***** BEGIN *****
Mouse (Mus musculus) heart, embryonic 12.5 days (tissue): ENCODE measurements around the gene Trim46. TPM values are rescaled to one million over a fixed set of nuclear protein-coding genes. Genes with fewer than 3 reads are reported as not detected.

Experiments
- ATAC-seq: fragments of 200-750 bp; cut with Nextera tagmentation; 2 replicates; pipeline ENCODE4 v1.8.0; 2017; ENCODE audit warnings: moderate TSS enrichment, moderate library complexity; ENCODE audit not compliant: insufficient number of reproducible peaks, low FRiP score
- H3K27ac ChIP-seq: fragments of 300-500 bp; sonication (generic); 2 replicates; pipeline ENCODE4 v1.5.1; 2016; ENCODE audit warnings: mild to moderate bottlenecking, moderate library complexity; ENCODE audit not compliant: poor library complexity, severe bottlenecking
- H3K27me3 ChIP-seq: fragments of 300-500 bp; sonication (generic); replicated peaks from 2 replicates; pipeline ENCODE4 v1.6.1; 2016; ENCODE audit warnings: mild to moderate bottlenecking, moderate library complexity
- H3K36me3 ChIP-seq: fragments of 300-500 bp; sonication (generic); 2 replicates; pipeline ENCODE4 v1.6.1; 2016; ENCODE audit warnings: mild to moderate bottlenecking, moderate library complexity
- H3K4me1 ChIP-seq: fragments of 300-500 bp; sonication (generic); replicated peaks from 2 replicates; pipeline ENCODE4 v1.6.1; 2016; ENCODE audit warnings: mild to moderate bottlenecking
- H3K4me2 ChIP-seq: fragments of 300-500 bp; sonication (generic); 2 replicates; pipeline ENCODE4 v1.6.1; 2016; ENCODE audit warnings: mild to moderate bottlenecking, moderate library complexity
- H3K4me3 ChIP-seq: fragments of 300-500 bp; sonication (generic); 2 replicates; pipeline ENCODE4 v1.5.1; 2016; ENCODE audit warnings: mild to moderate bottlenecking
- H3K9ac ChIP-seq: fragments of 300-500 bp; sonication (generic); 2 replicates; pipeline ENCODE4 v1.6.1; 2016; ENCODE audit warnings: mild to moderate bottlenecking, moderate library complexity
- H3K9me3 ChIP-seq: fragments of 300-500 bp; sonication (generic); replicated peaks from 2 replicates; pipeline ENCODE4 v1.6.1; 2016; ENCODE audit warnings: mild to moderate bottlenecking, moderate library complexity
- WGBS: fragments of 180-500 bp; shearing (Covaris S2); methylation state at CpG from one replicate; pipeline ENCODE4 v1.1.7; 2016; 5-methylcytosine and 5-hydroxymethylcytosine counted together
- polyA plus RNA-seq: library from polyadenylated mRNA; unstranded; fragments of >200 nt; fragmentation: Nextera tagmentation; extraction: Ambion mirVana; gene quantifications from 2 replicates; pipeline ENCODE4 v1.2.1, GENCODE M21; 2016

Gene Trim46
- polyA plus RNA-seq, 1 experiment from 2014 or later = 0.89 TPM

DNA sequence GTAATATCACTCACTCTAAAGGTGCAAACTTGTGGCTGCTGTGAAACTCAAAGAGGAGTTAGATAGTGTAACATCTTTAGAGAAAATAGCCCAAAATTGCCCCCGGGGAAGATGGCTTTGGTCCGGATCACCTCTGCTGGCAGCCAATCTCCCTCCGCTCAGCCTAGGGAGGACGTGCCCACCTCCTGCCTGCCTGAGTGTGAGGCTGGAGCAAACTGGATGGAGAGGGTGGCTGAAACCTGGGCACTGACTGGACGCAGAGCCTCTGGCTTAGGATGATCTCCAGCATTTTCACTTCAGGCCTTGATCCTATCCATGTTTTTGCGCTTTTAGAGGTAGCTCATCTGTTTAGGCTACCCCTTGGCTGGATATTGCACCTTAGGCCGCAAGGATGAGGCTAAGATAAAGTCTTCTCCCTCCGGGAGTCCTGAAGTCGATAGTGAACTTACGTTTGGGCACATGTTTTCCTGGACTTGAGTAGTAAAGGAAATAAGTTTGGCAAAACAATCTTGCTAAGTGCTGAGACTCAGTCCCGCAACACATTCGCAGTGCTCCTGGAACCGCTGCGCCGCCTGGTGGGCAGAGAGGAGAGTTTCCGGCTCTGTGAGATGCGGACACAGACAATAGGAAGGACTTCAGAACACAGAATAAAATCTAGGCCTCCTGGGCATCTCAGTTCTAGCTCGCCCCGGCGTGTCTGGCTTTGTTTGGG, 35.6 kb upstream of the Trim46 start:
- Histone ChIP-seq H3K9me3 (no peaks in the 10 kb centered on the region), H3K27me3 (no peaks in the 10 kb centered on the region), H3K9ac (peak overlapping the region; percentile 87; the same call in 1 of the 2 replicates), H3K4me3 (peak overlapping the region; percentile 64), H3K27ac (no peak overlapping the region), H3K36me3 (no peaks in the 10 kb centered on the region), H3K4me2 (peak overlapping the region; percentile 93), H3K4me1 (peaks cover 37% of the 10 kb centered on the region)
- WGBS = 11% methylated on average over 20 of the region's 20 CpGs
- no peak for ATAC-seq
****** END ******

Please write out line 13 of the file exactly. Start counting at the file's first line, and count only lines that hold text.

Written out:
- polyA plus RNA-seq: library from polyadenylated mRNA; unstranded; fragments of >200 nt; fragmentation: Nextera tagmentation; extraction: Ambion mirVana; gene quantifications from 2 replicates; pipeline ENCODE4 v1.2.1, GENCODE M21; 2016